Supplementary Material for: Effect of Maternal Dietary Patterns during Pregnancy on Self-Reported Allergic Diseases in the First 3 Years of Life: Results from the GUSTO Study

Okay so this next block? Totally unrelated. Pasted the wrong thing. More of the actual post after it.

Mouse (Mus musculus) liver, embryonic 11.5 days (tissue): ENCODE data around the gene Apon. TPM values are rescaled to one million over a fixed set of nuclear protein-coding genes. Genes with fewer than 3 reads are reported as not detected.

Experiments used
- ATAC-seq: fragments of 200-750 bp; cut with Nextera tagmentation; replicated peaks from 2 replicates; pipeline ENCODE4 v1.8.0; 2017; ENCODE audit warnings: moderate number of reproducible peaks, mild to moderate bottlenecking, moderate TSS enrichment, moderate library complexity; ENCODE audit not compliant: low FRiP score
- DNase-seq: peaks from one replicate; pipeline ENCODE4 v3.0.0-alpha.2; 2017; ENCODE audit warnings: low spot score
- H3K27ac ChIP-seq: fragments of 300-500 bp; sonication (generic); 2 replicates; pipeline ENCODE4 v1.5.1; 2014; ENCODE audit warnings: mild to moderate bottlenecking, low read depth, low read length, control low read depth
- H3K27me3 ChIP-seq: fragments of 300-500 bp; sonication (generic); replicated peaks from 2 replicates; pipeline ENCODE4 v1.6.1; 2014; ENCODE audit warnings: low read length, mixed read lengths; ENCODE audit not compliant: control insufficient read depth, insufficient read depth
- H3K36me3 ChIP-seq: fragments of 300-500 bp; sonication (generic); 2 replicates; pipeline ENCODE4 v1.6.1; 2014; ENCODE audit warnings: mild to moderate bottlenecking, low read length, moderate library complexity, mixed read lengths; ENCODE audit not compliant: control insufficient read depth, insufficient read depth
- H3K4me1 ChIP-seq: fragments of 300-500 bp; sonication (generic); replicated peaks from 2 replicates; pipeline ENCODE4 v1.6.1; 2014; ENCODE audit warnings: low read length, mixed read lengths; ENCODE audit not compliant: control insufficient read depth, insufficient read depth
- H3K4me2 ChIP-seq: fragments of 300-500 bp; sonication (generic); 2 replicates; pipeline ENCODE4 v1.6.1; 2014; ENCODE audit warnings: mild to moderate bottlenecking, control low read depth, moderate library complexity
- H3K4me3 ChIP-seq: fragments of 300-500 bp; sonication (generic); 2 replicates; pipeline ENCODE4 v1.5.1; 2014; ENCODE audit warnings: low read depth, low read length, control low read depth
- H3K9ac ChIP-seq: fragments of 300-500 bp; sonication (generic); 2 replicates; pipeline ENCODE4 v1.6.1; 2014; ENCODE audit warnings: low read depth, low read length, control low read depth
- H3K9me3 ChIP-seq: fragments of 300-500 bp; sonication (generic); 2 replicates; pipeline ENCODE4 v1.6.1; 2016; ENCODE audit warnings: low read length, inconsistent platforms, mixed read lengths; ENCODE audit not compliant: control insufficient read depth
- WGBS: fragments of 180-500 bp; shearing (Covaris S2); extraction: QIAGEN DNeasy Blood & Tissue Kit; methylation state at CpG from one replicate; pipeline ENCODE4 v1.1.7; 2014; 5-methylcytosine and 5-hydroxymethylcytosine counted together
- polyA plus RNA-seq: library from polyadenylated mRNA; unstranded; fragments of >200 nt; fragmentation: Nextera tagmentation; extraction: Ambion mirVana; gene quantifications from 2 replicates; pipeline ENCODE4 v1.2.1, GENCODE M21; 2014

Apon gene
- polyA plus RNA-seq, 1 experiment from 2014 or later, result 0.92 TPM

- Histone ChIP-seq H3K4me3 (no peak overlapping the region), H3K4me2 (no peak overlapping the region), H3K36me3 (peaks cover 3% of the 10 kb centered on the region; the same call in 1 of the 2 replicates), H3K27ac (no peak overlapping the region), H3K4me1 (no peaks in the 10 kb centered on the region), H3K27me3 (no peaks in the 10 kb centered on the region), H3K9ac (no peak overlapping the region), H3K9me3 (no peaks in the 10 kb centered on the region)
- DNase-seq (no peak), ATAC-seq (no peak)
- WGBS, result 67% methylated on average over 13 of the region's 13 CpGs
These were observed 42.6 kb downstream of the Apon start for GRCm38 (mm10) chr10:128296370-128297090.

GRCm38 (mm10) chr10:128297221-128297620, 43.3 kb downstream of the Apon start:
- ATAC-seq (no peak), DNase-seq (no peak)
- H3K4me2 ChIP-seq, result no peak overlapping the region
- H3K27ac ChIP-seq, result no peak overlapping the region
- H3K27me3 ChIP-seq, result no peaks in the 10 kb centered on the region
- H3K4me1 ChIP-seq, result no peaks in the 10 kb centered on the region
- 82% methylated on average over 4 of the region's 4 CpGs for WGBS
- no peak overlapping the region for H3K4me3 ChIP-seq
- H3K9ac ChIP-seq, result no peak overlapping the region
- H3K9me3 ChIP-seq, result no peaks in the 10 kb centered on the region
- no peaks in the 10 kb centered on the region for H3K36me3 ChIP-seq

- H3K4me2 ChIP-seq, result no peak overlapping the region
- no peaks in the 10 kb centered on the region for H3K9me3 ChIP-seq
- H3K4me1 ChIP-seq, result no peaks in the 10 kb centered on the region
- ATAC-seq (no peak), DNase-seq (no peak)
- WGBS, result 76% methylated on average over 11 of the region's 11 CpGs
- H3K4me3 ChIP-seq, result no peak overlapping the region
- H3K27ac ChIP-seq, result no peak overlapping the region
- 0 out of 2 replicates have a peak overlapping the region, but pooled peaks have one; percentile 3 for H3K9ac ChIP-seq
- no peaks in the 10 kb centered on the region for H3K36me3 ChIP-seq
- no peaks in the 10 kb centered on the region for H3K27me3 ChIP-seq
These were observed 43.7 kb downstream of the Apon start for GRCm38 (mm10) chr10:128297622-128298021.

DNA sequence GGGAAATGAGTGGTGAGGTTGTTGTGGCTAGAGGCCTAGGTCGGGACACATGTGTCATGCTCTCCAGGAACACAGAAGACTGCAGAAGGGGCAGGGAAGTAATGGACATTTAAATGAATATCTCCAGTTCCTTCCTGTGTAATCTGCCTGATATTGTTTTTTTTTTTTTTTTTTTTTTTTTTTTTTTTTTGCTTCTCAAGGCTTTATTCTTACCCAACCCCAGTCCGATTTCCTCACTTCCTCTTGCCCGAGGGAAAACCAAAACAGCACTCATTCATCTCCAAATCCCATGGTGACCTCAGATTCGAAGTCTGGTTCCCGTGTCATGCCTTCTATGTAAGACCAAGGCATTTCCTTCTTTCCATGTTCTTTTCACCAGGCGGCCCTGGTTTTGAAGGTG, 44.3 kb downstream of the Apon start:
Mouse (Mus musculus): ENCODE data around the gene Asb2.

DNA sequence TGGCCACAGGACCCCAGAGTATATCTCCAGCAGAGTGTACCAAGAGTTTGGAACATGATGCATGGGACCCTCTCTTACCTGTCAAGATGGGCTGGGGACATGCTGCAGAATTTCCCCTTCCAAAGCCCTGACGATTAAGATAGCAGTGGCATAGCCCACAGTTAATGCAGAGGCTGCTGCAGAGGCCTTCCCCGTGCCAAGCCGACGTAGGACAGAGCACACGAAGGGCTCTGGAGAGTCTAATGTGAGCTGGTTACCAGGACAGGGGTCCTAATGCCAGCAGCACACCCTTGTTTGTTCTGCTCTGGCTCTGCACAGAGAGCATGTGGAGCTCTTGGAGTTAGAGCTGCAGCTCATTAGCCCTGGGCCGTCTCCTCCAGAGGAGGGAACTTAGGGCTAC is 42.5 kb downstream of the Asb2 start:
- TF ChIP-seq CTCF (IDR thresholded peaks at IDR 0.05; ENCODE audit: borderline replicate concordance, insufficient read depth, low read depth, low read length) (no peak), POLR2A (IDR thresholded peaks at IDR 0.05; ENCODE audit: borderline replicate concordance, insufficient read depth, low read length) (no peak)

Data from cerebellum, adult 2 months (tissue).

Background: Maternal diet during pregnancy has been suggested to be an important early-life exposure that influences immune tolerance and the development of allergic diseases in offspring. Methods: We examined the relationship between maternal dietary patterns assessed using 24-h recalls and food diaries at 26-28 weeks of pregnancy and the subsequent development of allergic outcomes in the offspring in the Growing Up in Singapore towards Healthy Outcomes (GUSTO) birth cohort. Exploratory factor analysis was used to characterize maternal dietary patterns during pregnancy. During repeated visits in the first 36 months of life, questionnaires were administered to ascertain allergic symptoms, namely, eczema, rhinitis, and wheeze. At ages 18 and 36 months, we administered skin-prick testing to inhalant and food allergens. Results: Of the 3 maternal dietary patterns that emerged, the seafood and noodles pattern was associated with a reduced risk of developing allergen sensitization at both 18 months (odds ratio [95% confidence interval]: 0.7 [0.5-0.9]) and 36 months (0.7 [0.6-0.9]) after adjustment for a family history of allergy, and ethnicity, sex, and maternal education levels. No associations between the patterns vegetables, fruit, and white rice or pasta, cheese, and processed meat were observed with any of the allergic outcomes in the first 18 and 36 months of life. Conclusion: Maternal diet during pregnancy can influence the subsequent development of allergic outcomes in offspring.